French skipper Jean-Pierre Dick crossed the finish line of the eighth Vendée Globe at 1347hrs UTC on Wednesday 25th January.

French skipper Jean-Pierre Dick crossed the finish line of the eighth Vendée Globe at 1347hrs UTC on Wednesday 25th January. The skipper of StMichel Virbac completed his solo round the world voyage in 80 days 1 hour 45 minutes and 45 seconds. Jean-Pierre Dick sailed 27,857 miles at the average speed of 14.5 knots.

Dick, who also finished fourth in the last edition of the race in 2012-13, finally held on to win a tense thriller of a three cornered battle for fourth place which peaked early this morning. Pursued by two of the most accomplished French sailors in the race, Yann Eliès and Jean Le Cam, Dick saw the 60 nautical miles lead he had yesterday morning eroded to just six miles early this morning. But the ‘gentleman skipper’ who has won two round the world Barcelona World Races and now completed three Vendée Globes held his nerve.

Sixth in 2004-2005, he abandoned into New Zealand in 2008 and finished fourth in 2012-2013, Dick was aiming to win on his fourth attempt at the Vendée Globe Jean-Pierre Dick. He built a new, foil equipped VPLP-Verdier designed IMOCA but had to abandon last year’s Transat Jacques Vabre with structural issues. As for some others his boat spent much of last winter and spring in the boatyard being strengthened, losing valuable preparation and training time. A qualified veterinary surgeon who originates from Nice, Dick left the family business and moved to Brittany to become a solo and short handed racer. But a combination of an early tactical error and technical problems saw him lose touch with the early pacemakers. He dropped into different weather systems and, although he made back hundreds of miles at different stages in the race Dick has to settle for fourth place.

JP Dick’s race

After getting off to a good start, with StMichel-Virbac in second place not far behind the leader, Alex Thomson (Hugo Boss), JP made a tactical mistake to the south of Madeira and tumbled to twelfth place. The frontrunners were able to make their getaway, not getting stuck in the Doldrums, while Dick’s best hope then was to catch Jean le Cam, then in ninth place. After that the two skippers would remain close together to the point where Le Cam referred to the “duel between King Jean and the Black Knight.” Jean-Pierre Dick was obviously disappointed as his “friends are over a thousand miles ahead of me… I need to stay zen.”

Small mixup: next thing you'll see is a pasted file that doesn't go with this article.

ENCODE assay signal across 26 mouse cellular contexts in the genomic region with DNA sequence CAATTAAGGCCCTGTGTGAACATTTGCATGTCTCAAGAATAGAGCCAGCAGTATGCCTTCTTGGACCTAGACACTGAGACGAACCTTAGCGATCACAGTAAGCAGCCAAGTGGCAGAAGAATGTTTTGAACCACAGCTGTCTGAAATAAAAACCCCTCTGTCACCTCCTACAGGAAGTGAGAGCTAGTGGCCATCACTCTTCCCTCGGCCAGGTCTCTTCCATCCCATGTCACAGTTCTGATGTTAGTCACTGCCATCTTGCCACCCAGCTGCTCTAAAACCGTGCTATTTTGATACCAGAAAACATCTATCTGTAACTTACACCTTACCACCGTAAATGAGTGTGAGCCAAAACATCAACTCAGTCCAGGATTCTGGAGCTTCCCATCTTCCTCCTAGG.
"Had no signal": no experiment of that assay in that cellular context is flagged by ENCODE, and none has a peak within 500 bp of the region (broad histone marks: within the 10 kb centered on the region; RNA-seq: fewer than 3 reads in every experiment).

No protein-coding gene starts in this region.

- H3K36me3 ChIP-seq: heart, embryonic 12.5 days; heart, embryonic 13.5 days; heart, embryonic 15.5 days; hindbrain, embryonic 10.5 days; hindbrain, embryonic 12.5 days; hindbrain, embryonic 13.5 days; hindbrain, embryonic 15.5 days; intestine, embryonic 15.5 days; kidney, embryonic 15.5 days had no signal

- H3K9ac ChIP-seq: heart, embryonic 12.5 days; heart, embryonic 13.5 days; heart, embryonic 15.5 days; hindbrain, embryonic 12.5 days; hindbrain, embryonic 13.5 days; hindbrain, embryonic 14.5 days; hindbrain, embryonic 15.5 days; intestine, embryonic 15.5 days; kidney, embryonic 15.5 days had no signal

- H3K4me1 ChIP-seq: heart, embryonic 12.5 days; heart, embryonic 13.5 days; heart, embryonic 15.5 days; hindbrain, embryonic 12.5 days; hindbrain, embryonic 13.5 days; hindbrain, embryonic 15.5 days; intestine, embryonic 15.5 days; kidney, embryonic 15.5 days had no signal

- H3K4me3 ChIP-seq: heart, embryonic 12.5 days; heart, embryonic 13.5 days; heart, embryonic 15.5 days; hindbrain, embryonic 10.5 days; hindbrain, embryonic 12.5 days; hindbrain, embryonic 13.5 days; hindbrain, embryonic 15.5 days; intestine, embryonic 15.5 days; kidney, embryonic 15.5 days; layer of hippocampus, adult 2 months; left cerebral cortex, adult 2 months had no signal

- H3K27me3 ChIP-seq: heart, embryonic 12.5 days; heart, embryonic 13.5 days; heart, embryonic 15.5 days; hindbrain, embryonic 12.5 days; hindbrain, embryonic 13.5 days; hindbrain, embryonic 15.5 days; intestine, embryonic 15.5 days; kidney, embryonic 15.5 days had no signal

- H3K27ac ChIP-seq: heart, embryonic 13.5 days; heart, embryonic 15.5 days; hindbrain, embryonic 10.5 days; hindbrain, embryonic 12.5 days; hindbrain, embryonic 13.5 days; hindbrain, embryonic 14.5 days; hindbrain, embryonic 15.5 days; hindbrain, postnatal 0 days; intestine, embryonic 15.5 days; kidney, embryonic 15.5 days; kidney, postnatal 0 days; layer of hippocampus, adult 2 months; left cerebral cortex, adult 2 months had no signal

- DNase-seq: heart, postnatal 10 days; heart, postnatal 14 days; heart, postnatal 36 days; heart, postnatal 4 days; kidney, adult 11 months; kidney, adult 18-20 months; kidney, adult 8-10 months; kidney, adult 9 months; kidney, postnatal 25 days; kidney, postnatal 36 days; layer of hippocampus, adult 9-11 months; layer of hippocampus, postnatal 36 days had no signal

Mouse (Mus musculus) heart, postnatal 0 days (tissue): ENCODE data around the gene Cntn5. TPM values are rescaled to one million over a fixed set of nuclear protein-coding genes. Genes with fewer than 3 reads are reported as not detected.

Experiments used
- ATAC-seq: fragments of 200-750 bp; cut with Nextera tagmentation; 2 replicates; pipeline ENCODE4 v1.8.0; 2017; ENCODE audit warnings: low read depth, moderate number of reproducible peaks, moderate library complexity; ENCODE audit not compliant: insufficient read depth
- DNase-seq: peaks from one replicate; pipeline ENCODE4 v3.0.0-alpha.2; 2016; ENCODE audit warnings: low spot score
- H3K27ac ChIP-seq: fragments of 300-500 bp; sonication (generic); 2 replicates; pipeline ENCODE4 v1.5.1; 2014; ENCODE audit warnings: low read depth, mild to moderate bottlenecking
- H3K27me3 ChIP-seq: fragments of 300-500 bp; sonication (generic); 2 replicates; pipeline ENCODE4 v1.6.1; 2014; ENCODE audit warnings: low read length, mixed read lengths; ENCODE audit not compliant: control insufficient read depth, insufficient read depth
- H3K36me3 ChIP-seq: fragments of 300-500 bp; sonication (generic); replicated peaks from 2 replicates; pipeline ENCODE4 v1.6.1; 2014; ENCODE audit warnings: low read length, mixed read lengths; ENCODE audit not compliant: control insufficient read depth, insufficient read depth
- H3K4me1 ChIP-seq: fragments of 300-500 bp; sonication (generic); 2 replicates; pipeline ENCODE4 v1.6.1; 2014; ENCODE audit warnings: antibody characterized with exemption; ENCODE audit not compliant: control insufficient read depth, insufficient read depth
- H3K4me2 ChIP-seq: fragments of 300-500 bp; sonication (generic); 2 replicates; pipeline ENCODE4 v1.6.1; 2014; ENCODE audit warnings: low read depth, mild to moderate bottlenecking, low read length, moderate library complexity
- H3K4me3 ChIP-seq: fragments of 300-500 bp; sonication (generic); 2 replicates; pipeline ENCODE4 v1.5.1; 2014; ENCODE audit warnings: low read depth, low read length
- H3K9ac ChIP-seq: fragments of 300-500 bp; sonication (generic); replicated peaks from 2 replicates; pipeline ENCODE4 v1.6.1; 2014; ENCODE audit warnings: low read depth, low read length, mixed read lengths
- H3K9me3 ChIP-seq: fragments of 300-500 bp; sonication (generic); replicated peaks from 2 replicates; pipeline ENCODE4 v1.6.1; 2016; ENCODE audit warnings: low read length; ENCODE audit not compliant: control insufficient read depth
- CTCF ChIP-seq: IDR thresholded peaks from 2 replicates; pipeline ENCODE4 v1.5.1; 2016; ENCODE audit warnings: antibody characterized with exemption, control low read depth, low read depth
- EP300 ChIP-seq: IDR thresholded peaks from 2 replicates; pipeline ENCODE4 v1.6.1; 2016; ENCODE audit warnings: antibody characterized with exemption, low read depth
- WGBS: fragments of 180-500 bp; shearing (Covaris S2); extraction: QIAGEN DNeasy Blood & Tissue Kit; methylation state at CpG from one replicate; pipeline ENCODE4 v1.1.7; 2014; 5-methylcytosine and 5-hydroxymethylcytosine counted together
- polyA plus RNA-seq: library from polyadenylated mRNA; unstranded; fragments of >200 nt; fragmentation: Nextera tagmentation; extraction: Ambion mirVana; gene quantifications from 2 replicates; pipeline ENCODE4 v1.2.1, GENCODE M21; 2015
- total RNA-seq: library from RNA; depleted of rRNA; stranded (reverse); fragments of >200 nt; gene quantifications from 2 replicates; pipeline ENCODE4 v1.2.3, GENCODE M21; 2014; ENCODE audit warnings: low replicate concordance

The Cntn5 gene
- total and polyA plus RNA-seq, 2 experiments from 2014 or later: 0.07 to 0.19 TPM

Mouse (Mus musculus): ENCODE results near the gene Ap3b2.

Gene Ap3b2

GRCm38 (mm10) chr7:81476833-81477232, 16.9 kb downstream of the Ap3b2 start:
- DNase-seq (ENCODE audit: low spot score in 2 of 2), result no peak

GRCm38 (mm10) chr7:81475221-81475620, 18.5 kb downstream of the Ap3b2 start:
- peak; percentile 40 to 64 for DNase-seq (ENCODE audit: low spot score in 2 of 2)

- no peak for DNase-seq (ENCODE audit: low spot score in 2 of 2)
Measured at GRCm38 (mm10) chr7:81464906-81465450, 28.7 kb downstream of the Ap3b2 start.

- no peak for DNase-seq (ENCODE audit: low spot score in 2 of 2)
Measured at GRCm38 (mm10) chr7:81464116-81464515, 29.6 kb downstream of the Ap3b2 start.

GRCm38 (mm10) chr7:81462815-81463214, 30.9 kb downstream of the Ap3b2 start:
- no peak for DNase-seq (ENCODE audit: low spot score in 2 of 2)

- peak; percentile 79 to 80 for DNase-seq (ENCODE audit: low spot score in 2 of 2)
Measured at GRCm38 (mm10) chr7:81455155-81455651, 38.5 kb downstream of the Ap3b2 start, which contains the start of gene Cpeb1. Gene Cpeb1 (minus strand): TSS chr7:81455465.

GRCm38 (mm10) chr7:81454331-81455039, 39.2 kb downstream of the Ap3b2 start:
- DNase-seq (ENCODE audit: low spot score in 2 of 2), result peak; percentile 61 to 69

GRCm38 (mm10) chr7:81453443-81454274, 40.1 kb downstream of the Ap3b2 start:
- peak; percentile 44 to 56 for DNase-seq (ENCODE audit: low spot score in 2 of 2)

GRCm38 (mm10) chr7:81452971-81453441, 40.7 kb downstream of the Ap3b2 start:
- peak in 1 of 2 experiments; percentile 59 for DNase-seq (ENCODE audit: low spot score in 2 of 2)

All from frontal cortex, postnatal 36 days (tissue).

Exclusion zone and the Bass Strait

In the Indian Ocean, the JP Dick was able to make the most of his foil, surfing in 35 knot winds along the edge of the Antarctic exclusion zone and clawing back miles on Yann Eliès. Unfortunately for Dick, he inadvertently crossed the red line into the Antarctic Exclusion Zone and had to turn back and retrace his course which cost him eight hours.

Avoiding a nasty low just to the SE of Australia, Dick took un unusual option, routing 400 miles to the north to become the first Vendée Globe racer ever to pass through the Bass Strait, north of Tasmania. Not only did the route give him the shelter and safety he sought, but it proved a coup against his two adversaries who had slowed and struggled in the south in much stronger winds and big seas. The safe choice also paid off tactically and in the end, the Black Knight got back up with his two rivals, who were halted in a huge southern storm. Jean-Pierre Dick passed Cape Horn at New Year in fourth position, 700 miles behind Jérémie Beyou (Maître CoQ) and 130 miles ahead of Jean le Cam (Finistère Mer Vent).

A tricky climb back up the Atlantic

In the severe weather in the South Atlantic, the three skippers took it in turns to hold fourth, fifth and sixth place. On 13th January, the skipper of StMichel-Virbac, who was very fast when he could use his foils, set a new reference time between Cape Horn and the Equator with a time of 13 days 3 hours and 59 minutes. But the experience of Yann Eliès and Jean Le Cam meant that even his new generation foiler was under threat from their older, convenitionally configured boats. “I really have to work hard, as I’m up against the best Figaro racers on the circuit, who have clocked up six wins in that event between them,” Dick commented during a radio session.

The three skippers remained close to each other, getting little sleep, paying attention to their trimming, while keeping an eye out in these waters where there is a lot of shipping. In the final days to the finish JP Dick fell over in his boat and cut his chin. He had to staple the wound back together, not an easy operation with the boat being tossed around at 20 knots. Dick had to fight tooth and nail until the end to stay in fourth place, not the result he was hoping for, but the gentleman sailor - as Loick Peyron, his regular co-skipper whom he won the Transat Jacques Vabre with and the Barcelona World Race - called him has achieved a remarkable performance finishing behind three giants of the race. When Dick finished Elies was around 12 miles behind.